In other news, I recently signed a contract to write a book about 101 hikes in the Rocky Mountains close to Denver, scheduled for publication in 2019. To get started I made a list: 140 hikes to walk and whittle down. I’ve got a lot of work to do! And I am on it.
Speaking of…does anyone want to go hiking with me? Let me know, I’d love to have you come along. I am out there several times a week all through this Year of the Fire Rooster. Also, you can be in the book if you want to – your beautiful front or backside, your choice. My publisher wants people in the pictures we include with the hikes, so readers can ‘see’ themselves on the trails.
One thing I am certainly waking up to thanks to this project: There is a ton of truly great hiking to be done here all year round.
Who needs to wait until summer? It’s been a great gig so far: say on a Thursday morning, walking up through scented ponderosa forest in sunshine, patches of snow, mule deer hopping around and ogling me. Doesn’t suck, for a job.
Arbor Day in Enero
El 11 de enero (January 11), 2017
I swung by my town’s tree limb diversion center today to drop off a few bags of leaves. Typical Colorado, after New Year’s snow we had a warm dry spell last week before it chilled down and snowed a foot, so I had a window to rake the back yard. I was out there in shorts and a tee shirt doing it.
Autumn leaf collection around here can be challenging. Lots of times it snows before the leaves all fall off. Other times they fall and then it snows on top of them, and it is easy to never get around to it until spring (that’s what happened with me last year). This year was a bit different: I took off traveling at the beginning of October and didn’t get back until a few days before Christmas. But the leaves called to me during those warm dry days last week and I went out and got them.
I never did get a Christmas tree this year since I got back so close to Christmas. This was the first year in I don’t know – a couple of decades? – that I didn’t have a tree. Even when I lived in India I had a little tree in my apartment. Since I was in Vietnam and its environs this year in the run-up to Christmas, I saw only an occasional pink or blue decorated plastic tree in stores and coffee houses dotting the cityscapes. Then I got back to Colorado and got with the X-mas spirit, acting in “Scrooge” at the Jesters Dinner Theater. There were lots of decorations there and that was my tree this year.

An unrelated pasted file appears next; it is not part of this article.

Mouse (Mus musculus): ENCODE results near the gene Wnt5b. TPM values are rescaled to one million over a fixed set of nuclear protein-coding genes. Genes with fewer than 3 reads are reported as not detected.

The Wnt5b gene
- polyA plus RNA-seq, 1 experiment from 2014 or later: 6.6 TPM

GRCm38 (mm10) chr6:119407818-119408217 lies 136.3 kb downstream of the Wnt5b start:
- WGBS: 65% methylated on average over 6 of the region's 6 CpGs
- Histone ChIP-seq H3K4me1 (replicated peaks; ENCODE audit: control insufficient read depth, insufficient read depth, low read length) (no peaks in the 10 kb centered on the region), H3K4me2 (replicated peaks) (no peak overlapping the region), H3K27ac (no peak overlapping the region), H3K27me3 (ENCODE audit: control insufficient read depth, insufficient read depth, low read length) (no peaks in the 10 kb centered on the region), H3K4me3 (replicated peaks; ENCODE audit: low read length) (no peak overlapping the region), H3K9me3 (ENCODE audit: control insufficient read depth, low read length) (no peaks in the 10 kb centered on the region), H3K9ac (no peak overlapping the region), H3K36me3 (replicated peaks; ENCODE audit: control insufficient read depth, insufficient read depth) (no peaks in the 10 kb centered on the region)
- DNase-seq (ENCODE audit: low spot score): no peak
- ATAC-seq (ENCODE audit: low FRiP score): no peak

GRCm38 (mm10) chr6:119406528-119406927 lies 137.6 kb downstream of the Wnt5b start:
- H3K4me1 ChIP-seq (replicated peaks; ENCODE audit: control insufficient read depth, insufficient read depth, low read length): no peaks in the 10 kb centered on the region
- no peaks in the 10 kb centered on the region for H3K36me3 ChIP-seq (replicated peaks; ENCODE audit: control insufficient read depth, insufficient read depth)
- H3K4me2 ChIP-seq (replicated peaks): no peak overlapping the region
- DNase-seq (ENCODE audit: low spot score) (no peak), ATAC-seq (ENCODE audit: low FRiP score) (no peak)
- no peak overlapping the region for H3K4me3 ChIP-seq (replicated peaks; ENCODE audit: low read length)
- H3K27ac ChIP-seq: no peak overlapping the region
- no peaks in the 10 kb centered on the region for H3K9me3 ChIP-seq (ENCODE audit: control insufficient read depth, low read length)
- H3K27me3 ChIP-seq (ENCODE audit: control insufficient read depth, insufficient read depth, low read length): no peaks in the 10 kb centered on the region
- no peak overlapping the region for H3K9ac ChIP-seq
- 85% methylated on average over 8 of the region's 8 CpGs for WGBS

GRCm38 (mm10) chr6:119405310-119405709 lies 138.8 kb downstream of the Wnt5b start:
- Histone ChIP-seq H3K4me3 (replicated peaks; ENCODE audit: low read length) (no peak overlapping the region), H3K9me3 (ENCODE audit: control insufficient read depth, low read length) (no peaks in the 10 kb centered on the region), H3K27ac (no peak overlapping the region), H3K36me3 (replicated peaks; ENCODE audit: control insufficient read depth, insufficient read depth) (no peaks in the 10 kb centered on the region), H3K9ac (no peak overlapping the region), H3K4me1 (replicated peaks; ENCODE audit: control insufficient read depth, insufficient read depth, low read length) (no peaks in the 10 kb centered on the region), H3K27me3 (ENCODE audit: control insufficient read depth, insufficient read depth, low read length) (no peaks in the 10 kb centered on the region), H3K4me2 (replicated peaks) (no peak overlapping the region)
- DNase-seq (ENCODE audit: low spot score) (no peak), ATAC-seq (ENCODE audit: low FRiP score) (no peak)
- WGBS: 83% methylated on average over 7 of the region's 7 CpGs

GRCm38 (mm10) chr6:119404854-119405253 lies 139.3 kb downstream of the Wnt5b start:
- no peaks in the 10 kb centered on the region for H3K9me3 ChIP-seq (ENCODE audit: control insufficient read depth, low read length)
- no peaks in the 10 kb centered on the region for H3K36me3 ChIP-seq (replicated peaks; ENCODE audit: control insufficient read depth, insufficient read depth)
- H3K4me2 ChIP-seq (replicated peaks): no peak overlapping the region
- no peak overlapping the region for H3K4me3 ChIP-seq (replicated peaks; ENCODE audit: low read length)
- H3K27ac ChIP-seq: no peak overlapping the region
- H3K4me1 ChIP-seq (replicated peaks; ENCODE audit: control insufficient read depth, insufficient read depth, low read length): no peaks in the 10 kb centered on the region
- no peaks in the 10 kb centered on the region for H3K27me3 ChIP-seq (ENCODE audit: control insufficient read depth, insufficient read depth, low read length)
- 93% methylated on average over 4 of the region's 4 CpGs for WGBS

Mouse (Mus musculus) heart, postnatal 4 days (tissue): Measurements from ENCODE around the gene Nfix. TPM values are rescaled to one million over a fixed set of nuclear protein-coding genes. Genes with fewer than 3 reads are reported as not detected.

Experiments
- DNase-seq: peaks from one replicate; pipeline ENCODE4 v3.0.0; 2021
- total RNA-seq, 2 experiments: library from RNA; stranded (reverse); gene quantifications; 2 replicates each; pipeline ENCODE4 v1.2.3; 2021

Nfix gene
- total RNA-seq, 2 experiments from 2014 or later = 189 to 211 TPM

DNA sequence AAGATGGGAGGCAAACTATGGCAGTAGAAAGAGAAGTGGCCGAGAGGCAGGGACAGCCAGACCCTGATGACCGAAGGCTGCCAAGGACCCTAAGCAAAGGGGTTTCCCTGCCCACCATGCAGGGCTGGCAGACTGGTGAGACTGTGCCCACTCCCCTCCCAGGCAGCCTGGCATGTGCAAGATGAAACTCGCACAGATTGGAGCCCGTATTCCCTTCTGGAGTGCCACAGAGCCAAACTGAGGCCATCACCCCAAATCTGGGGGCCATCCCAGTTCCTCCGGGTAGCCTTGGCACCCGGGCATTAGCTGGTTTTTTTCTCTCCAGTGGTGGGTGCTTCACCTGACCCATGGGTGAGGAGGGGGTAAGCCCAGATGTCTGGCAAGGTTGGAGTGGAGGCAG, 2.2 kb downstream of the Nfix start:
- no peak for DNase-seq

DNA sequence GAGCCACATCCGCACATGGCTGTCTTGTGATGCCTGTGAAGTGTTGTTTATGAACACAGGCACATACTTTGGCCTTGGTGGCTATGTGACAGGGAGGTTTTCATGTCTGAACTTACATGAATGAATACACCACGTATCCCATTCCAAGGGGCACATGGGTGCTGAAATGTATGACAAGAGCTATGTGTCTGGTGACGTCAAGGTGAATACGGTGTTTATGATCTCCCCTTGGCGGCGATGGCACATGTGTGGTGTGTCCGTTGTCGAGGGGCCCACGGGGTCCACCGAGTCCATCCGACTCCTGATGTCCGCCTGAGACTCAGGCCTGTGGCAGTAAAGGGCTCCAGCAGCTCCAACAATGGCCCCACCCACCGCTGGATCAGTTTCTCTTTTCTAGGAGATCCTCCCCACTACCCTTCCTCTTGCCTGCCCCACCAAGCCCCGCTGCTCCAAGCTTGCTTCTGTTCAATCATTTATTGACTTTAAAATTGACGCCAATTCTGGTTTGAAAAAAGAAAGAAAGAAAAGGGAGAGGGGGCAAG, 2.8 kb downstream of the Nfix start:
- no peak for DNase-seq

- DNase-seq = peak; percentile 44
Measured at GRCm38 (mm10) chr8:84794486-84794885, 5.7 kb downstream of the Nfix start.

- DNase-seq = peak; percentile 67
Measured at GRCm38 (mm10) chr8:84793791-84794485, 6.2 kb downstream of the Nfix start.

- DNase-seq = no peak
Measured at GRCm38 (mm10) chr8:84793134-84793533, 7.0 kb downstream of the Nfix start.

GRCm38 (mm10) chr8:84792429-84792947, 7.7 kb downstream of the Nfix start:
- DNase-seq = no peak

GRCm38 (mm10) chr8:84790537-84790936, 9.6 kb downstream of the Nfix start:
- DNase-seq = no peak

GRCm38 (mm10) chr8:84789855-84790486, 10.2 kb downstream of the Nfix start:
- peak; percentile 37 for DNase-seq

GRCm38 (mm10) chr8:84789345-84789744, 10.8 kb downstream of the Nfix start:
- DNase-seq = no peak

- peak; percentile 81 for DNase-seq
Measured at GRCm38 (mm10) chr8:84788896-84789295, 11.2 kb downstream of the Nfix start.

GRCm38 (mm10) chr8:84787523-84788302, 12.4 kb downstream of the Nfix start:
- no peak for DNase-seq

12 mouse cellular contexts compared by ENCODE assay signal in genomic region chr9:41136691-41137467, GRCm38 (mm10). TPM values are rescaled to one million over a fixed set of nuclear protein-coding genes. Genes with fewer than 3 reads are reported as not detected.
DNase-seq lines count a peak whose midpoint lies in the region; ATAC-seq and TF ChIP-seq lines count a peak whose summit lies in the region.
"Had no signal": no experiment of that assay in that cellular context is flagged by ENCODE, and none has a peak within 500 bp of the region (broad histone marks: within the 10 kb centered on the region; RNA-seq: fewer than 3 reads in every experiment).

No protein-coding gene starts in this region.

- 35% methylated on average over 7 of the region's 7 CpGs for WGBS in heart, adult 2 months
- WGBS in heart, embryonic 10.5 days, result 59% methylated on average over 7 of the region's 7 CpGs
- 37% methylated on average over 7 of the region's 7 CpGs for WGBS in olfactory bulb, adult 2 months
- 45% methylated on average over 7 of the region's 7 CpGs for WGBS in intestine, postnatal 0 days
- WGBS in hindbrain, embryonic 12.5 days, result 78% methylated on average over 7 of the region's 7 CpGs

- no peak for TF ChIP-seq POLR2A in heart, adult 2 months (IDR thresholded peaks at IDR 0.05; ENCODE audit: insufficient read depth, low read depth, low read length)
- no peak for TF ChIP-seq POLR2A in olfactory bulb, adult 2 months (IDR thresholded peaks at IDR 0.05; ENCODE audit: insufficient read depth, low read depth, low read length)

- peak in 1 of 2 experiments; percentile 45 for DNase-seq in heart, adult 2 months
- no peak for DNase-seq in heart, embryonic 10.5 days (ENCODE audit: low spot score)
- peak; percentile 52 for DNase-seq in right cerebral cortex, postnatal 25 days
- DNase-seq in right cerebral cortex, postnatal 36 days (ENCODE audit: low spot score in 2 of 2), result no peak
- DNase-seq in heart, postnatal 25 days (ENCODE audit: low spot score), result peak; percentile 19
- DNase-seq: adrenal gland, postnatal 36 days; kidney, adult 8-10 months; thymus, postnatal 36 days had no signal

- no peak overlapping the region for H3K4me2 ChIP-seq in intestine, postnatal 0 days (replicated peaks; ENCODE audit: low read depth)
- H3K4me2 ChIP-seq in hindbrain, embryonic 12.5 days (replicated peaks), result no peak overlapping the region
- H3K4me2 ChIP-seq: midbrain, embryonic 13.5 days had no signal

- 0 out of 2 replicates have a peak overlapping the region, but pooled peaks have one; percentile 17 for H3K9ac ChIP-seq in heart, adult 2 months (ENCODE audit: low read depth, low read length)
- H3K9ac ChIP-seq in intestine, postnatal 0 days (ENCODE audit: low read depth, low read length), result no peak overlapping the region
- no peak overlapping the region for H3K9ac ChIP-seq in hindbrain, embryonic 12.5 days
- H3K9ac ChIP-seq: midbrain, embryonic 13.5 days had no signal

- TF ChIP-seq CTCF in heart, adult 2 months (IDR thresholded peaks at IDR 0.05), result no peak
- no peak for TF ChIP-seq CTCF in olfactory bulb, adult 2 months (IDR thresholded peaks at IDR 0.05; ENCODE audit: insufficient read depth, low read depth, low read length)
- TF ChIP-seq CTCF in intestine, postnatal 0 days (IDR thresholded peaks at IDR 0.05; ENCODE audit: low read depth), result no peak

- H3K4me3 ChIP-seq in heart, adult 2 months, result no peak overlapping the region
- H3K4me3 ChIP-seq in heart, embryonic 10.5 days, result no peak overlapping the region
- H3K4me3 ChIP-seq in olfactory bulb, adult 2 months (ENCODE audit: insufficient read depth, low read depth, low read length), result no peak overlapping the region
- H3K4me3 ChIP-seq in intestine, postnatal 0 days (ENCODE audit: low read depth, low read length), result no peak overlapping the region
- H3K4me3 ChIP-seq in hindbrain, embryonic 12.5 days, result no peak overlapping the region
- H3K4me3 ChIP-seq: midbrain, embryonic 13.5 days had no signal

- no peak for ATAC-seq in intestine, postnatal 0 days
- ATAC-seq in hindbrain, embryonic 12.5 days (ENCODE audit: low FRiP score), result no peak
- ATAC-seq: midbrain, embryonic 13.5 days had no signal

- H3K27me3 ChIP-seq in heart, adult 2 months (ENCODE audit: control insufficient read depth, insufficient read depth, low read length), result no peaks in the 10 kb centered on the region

But today, I got showered in Christmas trees! At the tree limb diversion center I was greeted by a whole mountain of them.
It was wonderful. I suppose you could look at this in a different way and see it as not so wonderful, but to me it was lovely. And they still smelled like Christmas! And sure, it was only a massif of unwanted evergreen, but I found myself standing and gaping. So many trees, hundreds, thousands of them. It’s weird. I felt the power of each one. Each individual tree had been the objective of an outing by someone, or by a family, and selected (usually after some debate), brought home (not easy!), decorated, and loved for so many days and nights. Each one. Each had been an object of happiness and delight, and probably a majority had been loved by children. Standing there faced with them all, I felt the cumulative power of the love and toil and celebration that had been involved with each one, including their planting, cultivation, harvest, and transport. Though they were simply discarded drying-out hunks of organic matter, each one radiated energy.
It’s true: I did not have a Christmas tree this year. I had a thousand Christmas trees!
In other news (I just got back from rehearsal), I will perform the role of Prince Delong in “The Unsinkable Molly Brown” at the Jesters for the run of the show, from February 3 through April 2nd. In addition to having a single-cast Prince we have a single-cast Molly, so hopefully she and I can develop some chemistry. Actually I know we can. The lady playing Molly also played one of the Fantines in “Les Miserables” – the one who hit me so hard in the face that I had trouble chewing for three days. She’s a great actress! Her voice is even better.
For info, please go to the Jesters’ website or call them at 303-682-9980.
Also, I’m still planning to kick out my new novel soon. Probably in a couple of weeks.